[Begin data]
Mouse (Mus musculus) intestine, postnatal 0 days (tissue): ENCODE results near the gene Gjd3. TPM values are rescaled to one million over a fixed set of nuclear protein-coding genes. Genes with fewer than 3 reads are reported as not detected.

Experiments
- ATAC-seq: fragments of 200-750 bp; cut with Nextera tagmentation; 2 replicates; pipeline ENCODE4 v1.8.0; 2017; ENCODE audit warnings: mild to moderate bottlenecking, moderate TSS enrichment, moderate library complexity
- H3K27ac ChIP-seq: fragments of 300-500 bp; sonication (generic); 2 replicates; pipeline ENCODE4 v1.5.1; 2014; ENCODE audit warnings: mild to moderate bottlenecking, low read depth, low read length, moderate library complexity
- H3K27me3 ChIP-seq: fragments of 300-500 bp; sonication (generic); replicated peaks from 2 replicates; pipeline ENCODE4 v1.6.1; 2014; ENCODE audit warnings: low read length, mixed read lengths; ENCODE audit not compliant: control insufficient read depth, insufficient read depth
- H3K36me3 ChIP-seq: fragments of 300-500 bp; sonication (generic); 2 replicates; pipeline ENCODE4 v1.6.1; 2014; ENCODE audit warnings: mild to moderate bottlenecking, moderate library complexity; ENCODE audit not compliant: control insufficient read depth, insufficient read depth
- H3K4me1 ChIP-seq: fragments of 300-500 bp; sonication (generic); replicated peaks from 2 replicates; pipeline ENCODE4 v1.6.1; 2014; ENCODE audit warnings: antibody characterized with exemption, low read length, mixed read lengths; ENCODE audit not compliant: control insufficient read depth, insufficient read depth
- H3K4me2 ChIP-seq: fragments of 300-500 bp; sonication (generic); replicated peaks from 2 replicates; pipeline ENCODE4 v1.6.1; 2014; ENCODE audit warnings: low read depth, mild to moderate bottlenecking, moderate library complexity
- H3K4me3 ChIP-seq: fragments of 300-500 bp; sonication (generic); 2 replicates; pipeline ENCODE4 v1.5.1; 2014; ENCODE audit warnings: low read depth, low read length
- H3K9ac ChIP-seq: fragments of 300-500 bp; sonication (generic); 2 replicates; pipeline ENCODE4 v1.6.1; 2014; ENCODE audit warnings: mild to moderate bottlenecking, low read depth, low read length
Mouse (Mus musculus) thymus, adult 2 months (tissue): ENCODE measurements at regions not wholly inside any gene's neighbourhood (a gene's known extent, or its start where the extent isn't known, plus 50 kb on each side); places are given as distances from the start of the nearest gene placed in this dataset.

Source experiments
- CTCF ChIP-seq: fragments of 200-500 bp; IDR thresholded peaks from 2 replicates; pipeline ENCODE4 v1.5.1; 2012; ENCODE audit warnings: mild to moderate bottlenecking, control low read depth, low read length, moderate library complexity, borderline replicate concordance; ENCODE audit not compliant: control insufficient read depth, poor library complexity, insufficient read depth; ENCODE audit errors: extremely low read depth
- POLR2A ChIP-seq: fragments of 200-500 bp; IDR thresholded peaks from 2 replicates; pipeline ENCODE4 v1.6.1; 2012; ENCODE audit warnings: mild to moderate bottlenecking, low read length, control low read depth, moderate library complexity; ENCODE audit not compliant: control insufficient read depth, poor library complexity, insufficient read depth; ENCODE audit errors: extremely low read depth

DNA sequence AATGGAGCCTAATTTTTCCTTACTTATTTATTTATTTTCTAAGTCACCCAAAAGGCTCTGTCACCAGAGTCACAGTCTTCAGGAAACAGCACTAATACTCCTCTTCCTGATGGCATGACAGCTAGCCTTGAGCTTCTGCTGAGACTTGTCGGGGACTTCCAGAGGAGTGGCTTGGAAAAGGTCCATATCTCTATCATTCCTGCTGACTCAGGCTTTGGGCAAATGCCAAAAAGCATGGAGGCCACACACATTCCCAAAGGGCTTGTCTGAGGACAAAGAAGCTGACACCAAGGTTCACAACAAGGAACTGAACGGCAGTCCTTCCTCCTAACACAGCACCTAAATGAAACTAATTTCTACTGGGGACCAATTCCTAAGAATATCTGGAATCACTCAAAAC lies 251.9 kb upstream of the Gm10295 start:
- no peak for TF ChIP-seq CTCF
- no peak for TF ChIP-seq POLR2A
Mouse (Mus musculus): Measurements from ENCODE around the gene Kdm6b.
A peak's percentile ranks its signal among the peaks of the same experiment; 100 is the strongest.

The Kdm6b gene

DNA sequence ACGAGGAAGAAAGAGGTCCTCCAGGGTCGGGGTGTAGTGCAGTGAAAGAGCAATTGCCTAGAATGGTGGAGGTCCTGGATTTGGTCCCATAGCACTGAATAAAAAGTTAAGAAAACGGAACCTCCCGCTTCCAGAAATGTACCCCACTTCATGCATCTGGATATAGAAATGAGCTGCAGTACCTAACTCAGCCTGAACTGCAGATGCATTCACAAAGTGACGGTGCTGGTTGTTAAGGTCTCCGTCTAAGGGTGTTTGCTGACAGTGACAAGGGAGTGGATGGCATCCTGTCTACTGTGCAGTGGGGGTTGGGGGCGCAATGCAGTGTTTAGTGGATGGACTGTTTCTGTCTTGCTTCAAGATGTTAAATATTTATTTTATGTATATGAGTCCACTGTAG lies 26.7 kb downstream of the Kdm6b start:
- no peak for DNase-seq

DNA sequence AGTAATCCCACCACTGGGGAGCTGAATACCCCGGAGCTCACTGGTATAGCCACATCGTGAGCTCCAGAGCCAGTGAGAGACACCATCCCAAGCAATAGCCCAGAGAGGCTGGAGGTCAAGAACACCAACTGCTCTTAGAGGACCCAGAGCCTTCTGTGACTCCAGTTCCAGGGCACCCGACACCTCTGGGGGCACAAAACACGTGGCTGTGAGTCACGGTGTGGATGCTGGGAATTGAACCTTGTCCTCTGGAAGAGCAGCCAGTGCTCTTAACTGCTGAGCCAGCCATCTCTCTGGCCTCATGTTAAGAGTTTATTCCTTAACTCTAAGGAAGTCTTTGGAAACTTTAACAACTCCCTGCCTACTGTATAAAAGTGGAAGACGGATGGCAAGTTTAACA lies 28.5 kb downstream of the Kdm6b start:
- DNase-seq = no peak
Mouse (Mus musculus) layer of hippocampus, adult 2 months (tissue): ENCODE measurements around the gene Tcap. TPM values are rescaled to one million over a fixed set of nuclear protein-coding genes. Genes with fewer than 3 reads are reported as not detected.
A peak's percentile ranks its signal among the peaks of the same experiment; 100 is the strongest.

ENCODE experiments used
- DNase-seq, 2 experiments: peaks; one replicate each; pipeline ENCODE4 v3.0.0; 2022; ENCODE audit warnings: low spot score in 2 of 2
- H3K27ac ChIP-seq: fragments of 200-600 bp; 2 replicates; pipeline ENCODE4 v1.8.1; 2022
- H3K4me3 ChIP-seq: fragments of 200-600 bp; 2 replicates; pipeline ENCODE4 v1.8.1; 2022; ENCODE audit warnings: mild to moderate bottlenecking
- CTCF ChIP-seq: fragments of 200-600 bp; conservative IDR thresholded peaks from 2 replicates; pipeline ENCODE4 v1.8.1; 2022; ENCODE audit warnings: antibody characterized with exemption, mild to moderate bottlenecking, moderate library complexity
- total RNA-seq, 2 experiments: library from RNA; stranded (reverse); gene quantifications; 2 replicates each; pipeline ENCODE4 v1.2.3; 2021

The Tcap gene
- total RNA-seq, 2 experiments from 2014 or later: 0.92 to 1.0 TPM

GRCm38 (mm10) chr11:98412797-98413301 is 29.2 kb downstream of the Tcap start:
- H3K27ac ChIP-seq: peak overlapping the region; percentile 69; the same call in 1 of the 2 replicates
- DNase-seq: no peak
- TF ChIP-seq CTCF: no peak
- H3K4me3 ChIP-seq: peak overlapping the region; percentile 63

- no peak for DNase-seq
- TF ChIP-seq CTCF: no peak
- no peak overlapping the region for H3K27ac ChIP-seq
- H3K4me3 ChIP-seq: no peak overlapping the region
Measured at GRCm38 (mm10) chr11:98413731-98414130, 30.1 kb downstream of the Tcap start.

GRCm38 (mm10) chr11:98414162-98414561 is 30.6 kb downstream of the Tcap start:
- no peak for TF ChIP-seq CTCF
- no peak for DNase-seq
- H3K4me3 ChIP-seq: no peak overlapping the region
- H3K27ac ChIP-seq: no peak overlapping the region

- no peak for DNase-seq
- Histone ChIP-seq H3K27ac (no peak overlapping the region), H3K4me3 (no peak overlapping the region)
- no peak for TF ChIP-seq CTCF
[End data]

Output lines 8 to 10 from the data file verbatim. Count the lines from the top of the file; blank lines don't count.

- H3K4me2 ChIP-seq: fragments of 300-500 bp; sonication (generic); replicated peaks from 2 replicates; pipeline ENCODE4 v1.6.1; 2014; ENCODE audit warnings: low read depth, mild to moderate bottlenecking, moderate library complexity
- H3K4me3 ChIP-seq: fragments of 300-500 bp; sonication (generic); 2 replicates; pipeline ENCODE4 v1.5.1; 2014; ENCODE audit warnings: low read depth, low read length
- H3K9ac ChIP-seq: fragments of 300-500 bp; sonication (generic); 2 replicates; pipeline ENCODE4 v1.6.1; 2014; ENCODE audit warnings: mild to moderate bottlenecking, low read depth, low read length